Whether a DocView user receives documents from a server or from an Ariel workstation, the method for viewing and manipulating the images is the same. Documents are displayed in separate windows on the screen. The windows may be cascaded, tiled or minimized using the Windows Multiple Document Interface. The user interface contains menus along the top of the screen and a toolbox of buttons representing the most commonly used functions in the menu. Each window may be maximized so that the page image may be easily read on the screen. The minimum recommended screen resolution is VGA, or 640x480. Higher resolutions allow more of the page to be displayed at a readable level. It is possible to zoom in on the image or to shrink it. Scroll bars are available for panning and scrolling zoomed images. The user may also rotate images in 90 degree steps, a useful function for viewing pages printed in landscape rather than portrait mode, or for pages scanned upside down which sometimes happens at Ariel stations.
The DocView user interface provides functions for easily browsing through the electronic document. It has a Next Page button, Previous Page button, and a Page Jump Button. The Page Jump function allows the user to move to any arbitrary page. DocView also contains an electronic bookmark function. Electronic bookmarks do for the electronic document what real bookmarks do for paper documents: they keep track of important sections and allow easy movement from one important section to another. Any number of pages may be marked. When marked, a page appears to have the upper right corner bent down. The Page Jump function allows movement between marked pages by allowing the user to move to the First Marked Page, Last Marked Page, Previous Marked Page, or Next Marked Page.
DocView contains a versatile print function that allows the user to print pages either in the current document or all documents. This function offers a number of options, including printing the cover page, currently displayed page, marked pages, all pages or a sequence of pages. The number of copies may vary from 1 to 10, and each page may be shrunk down to 75% in size.
Another feature is a copy function that permits the user to select part of an image and copy it to the Windows clipboard. This allows the user to create new documents from the ones received through the Internet. The portion of the image copied may be automatically scaled larger or smaller, or kept at screen resolution.
Finally, the user may obtain context sensitive help by pressing the help button associated with that function. DocView offers a complete help facility on any aspect of operating the user interface.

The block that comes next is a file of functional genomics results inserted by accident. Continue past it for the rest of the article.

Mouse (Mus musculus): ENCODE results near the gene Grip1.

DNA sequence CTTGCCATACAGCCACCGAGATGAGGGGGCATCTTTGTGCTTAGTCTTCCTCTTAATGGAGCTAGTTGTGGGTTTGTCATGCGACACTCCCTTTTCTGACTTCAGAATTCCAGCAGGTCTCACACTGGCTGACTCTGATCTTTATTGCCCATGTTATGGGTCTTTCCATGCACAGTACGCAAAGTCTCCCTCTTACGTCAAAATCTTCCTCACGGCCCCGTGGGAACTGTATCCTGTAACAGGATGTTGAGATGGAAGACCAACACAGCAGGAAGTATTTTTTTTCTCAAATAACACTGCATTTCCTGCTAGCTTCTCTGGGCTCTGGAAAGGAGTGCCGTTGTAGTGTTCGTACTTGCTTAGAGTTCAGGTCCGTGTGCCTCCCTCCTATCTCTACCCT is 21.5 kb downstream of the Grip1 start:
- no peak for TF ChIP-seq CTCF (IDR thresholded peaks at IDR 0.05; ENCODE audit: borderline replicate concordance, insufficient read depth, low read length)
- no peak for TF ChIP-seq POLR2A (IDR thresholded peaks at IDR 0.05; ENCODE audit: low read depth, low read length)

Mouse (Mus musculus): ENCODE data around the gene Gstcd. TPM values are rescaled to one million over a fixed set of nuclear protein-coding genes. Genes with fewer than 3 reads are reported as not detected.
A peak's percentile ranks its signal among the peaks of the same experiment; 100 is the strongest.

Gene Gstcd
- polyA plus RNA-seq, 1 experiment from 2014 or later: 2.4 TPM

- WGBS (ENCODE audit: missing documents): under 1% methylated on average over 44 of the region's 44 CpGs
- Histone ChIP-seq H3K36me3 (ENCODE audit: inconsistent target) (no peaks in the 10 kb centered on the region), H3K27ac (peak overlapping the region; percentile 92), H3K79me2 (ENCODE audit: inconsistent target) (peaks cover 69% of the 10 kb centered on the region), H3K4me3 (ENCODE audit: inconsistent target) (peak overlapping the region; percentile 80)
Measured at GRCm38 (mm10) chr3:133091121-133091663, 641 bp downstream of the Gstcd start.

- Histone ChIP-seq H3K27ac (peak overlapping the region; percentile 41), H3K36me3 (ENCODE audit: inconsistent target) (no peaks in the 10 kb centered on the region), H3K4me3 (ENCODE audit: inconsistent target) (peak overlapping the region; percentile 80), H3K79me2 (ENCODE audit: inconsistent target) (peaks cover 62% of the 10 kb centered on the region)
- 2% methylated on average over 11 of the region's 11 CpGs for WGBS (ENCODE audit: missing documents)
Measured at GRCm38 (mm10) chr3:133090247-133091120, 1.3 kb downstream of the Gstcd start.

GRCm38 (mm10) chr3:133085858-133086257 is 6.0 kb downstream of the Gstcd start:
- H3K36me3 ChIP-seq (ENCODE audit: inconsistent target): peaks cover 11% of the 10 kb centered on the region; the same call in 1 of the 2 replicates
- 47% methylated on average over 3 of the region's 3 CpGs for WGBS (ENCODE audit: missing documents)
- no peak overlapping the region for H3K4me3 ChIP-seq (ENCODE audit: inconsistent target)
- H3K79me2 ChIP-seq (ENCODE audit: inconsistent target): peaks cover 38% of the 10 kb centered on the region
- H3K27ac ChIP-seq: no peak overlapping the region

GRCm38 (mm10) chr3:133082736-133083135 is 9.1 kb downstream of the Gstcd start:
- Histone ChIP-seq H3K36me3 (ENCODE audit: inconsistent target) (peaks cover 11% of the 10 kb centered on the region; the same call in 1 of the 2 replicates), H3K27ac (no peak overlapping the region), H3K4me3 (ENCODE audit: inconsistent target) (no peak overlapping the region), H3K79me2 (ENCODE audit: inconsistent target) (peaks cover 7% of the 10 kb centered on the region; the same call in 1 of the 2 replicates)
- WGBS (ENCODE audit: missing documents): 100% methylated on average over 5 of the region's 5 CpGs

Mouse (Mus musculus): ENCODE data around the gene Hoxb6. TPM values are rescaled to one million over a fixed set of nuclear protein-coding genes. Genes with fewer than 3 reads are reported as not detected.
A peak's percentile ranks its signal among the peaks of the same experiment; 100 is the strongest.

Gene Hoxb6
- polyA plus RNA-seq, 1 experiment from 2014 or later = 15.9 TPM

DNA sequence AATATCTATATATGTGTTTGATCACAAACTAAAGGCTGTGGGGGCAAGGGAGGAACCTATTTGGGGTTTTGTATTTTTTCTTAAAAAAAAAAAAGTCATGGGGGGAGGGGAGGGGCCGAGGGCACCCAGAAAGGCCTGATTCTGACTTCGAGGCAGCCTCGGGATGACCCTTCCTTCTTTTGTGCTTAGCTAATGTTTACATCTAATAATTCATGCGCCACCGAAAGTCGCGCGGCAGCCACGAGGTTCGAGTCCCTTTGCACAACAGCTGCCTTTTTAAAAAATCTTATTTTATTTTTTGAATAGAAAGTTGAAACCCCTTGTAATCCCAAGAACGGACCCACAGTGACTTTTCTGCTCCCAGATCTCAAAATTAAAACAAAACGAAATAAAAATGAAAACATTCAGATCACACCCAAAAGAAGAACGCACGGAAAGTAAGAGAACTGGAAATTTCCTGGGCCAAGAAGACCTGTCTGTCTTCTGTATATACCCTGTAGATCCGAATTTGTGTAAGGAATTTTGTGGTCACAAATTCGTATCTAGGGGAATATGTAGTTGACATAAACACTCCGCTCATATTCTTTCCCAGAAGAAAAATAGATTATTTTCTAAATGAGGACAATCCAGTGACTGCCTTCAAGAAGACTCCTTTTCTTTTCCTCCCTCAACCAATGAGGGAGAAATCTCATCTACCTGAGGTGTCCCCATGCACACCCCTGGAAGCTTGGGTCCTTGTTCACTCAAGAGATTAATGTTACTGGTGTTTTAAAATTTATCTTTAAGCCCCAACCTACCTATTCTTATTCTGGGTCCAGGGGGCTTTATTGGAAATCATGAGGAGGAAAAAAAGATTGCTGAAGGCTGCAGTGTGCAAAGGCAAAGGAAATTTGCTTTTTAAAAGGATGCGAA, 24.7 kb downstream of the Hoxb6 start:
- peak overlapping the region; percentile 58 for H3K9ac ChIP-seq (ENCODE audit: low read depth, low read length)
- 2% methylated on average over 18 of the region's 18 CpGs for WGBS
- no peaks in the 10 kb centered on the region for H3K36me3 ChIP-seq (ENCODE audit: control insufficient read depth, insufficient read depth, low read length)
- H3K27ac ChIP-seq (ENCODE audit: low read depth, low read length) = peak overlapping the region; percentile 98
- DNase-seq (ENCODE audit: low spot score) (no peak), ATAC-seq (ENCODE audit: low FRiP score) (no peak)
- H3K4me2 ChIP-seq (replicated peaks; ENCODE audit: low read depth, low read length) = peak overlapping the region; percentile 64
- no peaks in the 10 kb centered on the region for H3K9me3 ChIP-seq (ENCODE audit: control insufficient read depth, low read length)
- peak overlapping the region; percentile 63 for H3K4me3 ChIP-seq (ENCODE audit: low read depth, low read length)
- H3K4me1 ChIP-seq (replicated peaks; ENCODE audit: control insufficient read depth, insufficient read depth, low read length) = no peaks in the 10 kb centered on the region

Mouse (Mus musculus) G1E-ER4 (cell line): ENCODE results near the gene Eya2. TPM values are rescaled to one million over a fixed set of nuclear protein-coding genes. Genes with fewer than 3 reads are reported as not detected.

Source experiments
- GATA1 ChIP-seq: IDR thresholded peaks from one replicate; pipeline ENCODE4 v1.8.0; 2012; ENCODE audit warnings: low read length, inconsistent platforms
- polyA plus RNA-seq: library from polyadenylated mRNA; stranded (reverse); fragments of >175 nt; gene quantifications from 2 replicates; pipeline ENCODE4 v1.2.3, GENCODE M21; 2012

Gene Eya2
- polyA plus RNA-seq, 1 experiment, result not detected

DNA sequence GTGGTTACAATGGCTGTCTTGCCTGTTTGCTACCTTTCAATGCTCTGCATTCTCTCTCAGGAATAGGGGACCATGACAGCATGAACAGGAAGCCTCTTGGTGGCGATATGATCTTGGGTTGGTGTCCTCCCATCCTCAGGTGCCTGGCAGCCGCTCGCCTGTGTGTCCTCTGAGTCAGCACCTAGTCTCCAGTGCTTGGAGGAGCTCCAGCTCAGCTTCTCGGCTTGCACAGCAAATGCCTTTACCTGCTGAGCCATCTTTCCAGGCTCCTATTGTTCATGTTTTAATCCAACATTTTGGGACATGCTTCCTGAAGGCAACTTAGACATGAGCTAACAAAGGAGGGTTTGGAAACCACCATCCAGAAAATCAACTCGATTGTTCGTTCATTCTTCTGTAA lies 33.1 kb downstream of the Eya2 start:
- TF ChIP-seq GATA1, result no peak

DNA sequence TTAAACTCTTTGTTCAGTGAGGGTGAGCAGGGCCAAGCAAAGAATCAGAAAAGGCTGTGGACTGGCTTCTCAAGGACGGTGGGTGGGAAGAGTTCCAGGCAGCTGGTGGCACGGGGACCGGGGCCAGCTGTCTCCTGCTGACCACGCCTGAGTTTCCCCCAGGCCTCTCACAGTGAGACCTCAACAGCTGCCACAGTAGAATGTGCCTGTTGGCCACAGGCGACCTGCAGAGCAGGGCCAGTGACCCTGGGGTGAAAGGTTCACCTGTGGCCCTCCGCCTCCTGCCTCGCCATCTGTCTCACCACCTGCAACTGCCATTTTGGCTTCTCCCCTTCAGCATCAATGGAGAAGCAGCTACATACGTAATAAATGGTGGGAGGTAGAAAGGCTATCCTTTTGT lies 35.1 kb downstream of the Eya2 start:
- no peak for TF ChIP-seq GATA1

The server technologies implemented to access the bitmapped document images include public domain software such as Gopher, World Wide Web (WWW), and FTP. In this case, Mosaic (now used by more than a million users on the Internet) would provide the connection to any of these remote servers, while DocView acts as a document viewer.
In addition to these servers, prototype server software for DocView running on Unix machines has been designed with a view to investigating improved access. Three platforms are currently being used: a Sun SPARCServer 690 located inhouse, a Sun machine at the University of Arizona, and a Convex supercomputer on the NIH campus. The software, written in C, runs unmodified on all of these computers. However, DocView could be designed to use any computer and operating system for the Internet document server. For instance, the server could be built on a Windows NT machine, or it could run on a VAX. The only requirement is that the server have access to Internet.
All of these servers have access to an experimental set of medical journal articles, which have been previously scanned at 300 dpi, compressed CCITT Group 4, and stored as TIFF images. The size of a typical compressed image is 100 kilobytes, and the average length of a typical article ten pages, resulting in about 1 Megabyte per article.
The Internet communications is done using Berkeley sockets. This technique uses TCP/IP connection-based stream sockets that provide bi-directional, reliable, sequenced and unduplicated flow of data between a server and client over Internet. A client may send six types of queries to the server, which may return five responses. The types of query/response packets sent between server and client and a description of typical sessions appear in a recent paper [ref.1]. Future expansion of the client/server protocol could include provisions for the exchange of cost information and credit card numbers to allow the DocView user to pay for the requested document.
The dependencies of earlier DocView prototypes on commercial hardware and software are being eliminated to produce an entirely inhouse product. Following this development and an inhouse alpha testing stage, DocView will be beta tested in appropriate environments.
The basic evaluation goals are to investigate system performance, image quality, cost and user satisfaction with the features provided. It is of interest, for example, to find out if all the features provided are useful and desirable, and whether other functions are needed, e.g., OCR of received images to create text data, and whether this would be useful to conduct full-text searches or to append to the user's word processed documents.
Among the questions to be addressed are the following:
Does direct access to an electronic document store and online retrieval of documents over the Internet result in time and cost savings? By how much?
What are the technical specifications of the hardware and software for an affordable direct document access system?
What functions/features of the user interface contribute to easy document usage, speed of task completion, and overall user satisfaction?